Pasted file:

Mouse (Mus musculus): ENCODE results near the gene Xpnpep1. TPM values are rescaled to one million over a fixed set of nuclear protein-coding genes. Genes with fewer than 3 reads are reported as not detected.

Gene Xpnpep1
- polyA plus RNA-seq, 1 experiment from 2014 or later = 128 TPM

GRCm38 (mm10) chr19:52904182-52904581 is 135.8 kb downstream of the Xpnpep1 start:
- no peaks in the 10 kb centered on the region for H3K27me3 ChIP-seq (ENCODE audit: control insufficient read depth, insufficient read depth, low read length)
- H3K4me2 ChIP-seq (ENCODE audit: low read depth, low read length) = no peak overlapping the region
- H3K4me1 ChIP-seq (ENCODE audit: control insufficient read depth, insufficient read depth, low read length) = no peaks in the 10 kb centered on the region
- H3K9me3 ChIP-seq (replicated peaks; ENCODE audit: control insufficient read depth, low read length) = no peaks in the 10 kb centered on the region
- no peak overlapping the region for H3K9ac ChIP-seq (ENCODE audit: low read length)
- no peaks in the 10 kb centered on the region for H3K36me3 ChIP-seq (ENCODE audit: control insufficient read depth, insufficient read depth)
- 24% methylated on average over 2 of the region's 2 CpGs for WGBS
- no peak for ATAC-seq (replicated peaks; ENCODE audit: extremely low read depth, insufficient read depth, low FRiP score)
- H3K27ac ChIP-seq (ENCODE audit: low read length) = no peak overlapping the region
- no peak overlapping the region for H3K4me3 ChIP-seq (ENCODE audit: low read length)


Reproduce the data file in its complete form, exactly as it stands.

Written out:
Mouse (Mus musculus): ENCODE results near the gene Xpnpep1. TPM values are rescaled to one million over a fixed set of nuclear protein-coding genes. Genes with fewer than 3 reads are reported as not detected.

Gene Xpnpep1
- polyA plus RNA-seq, 1 experiment from 2014 or later = 128 TPM

GRCm38 (mm10) chr19:52904182-52904581 is 135.8 kb downstream of the Xpnpep1 start:
- no peaks in the 10 kb centered on the region for H3K27me3 ChIP-seq (ENCODE audit: control insufficient read depth, insufficient read depth, low read length)
- H3K4me2 ChIP-seq (ENCODE audit: low read depth, low read length) = no peak overlapping the region
- H3K4me1 ChIP-seq (ENCODE audit: control insufficient read depth, insufficient read depth, low read length) = no peaks in the 10 kb centered on the region
- H3K9me3 ChIP-seq (replicated peaks; ENCODE audit: control insufficient read depth, low read length) = no peaks in the 10 kb centered on the region
- no peak overlapping the region for H3K9ac ChIP-seq (ENCODE audit: low read length)
- no peaks in the 10 kb centered on the region for H3K36me3 ChIP-seq (ENCODE audit: control insufficient read depth, insufficient read depth)
- 24% methylated on average over 2 of the region's 2 CpGs for WGBS
- no peak for ATAC-seq (replicated peaks; ENCODE audit: extremely low read depth, insufficient read depth, low FRiP score)
- H3K27ac ChIP-seq (ENCODE audit: low read length) = no peak overlapping the region
- no peak overlapping the region for H3K4me3 ChIP-seq (ENCODE audit: low read length)